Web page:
He and his musketeers Sinethemba Nogude and Aviwe Mtila collaborated in a moving documentary for their third year project about Eastern Cape grandmothers who have to raise their children’s children. It was one of the best productions and could have probably been voted the best if the screening function hadn’t been cut short by loadshedding in East London, forcing the rest of the “doccies” to be viewed on a separate day by a smaller crowd, making it impossible to fairly vote for a winner. The night of the first screening turned out to be the last I was going to see Simiso. He was so excited about moving to Johannesburg and choosing between Reuters and Carte Blanche (whom he had to kindly turn down in the end). Come to think of it, if he had chosen Carte Blanche would he have been on the street he was when the vehicle ended his life on his way to work (in Sandton rather than Randburg) on the morning of August 11? Would he still be around to become one of the best future journalists from the Eastern Cape? What we do know is that not a lot of experienced reporters today will have Carte Blanche and Reuters competing for their talents.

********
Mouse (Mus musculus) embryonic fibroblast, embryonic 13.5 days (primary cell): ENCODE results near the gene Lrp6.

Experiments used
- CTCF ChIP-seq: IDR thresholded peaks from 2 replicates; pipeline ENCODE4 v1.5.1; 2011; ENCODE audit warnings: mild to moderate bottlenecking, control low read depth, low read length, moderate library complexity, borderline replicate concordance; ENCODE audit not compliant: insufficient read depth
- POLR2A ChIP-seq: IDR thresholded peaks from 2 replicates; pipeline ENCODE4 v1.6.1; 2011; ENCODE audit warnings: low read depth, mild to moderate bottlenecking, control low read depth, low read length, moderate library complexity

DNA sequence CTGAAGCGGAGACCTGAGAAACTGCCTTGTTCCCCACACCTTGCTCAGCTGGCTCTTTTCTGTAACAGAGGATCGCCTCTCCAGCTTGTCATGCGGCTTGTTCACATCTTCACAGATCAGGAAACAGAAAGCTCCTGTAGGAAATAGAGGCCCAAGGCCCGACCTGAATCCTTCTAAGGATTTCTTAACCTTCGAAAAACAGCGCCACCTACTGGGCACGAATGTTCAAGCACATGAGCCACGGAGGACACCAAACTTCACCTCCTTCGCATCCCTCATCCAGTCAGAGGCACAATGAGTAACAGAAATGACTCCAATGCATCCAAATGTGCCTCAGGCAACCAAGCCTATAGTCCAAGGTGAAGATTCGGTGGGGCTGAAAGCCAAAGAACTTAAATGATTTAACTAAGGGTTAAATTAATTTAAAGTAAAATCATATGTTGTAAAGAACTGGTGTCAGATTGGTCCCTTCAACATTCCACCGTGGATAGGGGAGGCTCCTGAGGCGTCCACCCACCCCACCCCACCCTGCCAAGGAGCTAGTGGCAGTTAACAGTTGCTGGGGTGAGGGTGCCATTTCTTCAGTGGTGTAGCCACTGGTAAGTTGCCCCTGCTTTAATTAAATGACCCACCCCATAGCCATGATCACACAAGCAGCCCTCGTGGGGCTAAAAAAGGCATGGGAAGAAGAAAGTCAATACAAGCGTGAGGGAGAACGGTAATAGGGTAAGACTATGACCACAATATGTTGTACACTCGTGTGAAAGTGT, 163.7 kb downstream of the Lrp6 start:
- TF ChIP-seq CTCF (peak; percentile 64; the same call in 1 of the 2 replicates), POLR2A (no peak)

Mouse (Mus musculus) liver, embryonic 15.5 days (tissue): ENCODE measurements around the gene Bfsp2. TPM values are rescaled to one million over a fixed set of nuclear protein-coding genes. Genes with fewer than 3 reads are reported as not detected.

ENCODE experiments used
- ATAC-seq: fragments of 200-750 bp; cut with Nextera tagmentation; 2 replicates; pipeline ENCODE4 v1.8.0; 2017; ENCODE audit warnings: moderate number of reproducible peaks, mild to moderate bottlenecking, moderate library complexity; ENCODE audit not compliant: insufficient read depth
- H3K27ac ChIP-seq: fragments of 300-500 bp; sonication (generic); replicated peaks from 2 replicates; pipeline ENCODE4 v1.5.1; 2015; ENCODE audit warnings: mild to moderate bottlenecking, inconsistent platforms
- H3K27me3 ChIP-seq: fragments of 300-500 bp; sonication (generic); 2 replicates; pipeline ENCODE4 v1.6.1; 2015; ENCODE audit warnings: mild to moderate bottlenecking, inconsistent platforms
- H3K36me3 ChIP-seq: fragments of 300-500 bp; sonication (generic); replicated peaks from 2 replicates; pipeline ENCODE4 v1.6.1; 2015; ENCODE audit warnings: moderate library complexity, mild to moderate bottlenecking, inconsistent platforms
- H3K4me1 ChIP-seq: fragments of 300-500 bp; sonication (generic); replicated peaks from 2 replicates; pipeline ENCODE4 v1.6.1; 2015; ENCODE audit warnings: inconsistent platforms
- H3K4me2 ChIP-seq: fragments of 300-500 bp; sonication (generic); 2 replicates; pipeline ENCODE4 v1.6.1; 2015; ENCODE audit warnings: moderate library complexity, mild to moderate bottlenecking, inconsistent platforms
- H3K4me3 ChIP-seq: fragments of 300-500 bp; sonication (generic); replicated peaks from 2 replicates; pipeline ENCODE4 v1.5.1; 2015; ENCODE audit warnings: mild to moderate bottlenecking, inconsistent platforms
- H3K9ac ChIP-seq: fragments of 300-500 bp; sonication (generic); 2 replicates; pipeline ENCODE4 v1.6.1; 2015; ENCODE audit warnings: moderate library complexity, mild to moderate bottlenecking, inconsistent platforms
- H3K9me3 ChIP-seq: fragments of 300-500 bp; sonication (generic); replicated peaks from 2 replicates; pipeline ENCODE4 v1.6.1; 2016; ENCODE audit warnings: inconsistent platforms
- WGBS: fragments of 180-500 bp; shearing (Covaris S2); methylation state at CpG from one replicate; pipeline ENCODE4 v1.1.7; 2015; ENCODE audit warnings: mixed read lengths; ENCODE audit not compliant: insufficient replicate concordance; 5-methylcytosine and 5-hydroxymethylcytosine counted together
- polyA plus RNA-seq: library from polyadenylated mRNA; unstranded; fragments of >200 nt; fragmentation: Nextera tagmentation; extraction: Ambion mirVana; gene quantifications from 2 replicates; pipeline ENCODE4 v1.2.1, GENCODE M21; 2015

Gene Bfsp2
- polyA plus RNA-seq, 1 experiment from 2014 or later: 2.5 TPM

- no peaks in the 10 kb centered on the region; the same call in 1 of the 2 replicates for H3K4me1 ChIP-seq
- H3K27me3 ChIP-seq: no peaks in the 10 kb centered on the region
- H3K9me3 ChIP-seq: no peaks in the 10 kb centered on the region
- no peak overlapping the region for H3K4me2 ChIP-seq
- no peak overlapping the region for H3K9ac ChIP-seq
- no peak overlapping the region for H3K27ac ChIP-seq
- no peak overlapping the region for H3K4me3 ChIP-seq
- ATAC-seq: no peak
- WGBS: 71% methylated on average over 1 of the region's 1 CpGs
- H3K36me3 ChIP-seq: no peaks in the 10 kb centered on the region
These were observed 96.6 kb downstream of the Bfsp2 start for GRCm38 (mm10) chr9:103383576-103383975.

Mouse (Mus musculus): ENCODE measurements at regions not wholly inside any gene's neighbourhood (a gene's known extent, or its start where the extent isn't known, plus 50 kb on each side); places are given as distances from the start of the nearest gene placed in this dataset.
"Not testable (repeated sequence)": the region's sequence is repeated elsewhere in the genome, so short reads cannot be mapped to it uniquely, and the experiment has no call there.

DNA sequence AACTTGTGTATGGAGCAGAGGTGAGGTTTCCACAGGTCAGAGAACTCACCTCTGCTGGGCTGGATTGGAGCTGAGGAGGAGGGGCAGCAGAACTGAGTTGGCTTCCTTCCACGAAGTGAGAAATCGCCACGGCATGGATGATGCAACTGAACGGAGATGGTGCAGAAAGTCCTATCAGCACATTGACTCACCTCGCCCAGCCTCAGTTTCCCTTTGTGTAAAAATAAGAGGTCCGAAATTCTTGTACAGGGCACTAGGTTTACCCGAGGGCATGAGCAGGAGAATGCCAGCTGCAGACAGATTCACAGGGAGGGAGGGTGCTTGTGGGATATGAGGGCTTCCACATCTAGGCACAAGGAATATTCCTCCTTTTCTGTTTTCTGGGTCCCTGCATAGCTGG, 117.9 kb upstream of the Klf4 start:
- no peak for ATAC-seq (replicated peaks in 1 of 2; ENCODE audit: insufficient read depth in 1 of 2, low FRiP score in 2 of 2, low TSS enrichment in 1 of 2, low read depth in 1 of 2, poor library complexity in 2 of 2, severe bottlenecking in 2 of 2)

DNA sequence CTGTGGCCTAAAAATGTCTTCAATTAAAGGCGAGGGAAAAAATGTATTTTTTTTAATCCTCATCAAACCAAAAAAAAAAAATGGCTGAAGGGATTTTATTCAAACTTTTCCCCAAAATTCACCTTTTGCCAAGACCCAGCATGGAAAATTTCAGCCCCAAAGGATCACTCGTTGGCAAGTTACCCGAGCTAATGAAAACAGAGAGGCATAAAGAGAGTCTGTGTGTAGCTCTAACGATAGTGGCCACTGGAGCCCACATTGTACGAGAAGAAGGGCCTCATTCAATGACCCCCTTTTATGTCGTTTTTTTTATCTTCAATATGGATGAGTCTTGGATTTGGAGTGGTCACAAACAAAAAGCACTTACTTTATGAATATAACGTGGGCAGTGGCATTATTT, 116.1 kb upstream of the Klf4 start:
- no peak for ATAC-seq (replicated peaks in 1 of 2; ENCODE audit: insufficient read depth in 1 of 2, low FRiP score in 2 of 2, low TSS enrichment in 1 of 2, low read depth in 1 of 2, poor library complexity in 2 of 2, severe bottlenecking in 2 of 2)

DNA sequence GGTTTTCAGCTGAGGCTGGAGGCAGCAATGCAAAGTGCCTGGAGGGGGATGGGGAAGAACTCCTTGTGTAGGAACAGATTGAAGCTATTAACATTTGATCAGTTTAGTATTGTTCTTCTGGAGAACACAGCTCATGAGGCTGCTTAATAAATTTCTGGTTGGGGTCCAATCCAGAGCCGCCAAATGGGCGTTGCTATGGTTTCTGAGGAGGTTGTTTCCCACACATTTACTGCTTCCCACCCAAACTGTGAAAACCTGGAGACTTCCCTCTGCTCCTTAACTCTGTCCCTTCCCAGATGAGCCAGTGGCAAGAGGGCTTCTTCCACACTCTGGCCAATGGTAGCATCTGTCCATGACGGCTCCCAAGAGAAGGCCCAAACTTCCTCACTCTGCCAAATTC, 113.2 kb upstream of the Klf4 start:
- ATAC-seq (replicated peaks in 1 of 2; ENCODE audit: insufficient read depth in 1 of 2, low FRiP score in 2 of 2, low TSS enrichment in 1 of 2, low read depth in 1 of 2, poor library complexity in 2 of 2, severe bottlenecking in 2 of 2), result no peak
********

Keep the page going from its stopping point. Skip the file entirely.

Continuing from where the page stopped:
Even I envied him. 

Who was Simiso Nokoyo? Who was this incredibly enthusiastic budding journalist whose hugely untimely departure has touched people that hadn’t even known him? Who was this genuine young man who accomplished so much in his 23 years that you could swear that he sensed he didn’t have long to live? In the course of finding out about him I wish I had consulted with him longer in my office and asked so much more because his biography is an educational journey. The tender soul that’s been his best friend at Walter Sisulu University, Sinethemba, is not in position to talk at this stage.